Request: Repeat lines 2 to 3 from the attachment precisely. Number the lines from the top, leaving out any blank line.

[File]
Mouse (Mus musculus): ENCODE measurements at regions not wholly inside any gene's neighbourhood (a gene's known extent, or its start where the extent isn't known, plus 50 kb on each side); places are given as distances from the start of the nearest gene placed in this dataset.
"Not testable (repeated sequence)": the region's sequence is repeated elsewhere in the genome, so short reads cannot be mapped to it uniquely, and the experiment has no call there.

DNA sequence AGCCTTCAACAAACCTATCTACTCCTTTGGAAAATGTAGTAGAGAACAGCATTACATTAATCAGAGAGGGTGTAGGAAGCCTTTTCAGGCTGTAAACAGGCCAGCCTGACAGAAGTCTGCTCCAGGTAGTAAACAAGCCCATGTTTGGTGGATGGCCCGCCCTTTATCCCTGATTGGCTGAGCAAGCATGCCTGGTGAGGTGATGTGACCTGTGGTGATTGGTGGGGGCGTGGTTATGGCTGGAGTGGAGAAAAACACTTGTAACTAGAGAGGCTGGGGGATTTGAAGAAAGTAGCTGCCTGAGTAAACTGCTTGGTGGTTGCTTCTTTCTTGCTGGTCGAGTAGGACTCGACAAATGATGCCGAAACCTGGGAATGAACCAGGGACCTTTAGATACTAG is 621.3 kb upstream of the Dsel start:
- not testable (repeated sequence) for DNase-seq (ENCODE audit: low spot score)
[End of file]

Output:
"Not testable (repeated sequence)": the region's sequence is repeated elsewhere in the genome, so short reads cannot be mapped to it uniquely, and the experiment has no call there.

DNA sequence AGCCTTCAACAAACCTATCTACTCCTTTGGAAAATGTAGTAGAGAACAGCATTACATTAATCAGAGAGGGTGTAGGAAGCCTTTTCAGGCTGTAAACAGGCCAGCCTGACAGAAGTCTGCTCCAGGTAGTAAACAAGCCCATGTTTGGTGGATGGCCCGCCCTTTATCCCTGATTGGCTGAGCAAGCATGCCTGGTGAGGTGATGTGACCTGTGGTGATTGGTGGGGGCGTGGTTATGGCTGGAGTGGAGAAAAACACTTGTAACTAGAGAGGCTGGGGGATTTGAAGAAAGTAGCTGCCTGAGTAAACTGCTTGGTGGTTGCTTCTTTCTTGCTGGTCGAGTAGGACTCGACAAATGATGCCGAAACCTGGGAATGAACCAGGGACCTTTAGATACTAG is 621.3 kb upstream of the Dsel start: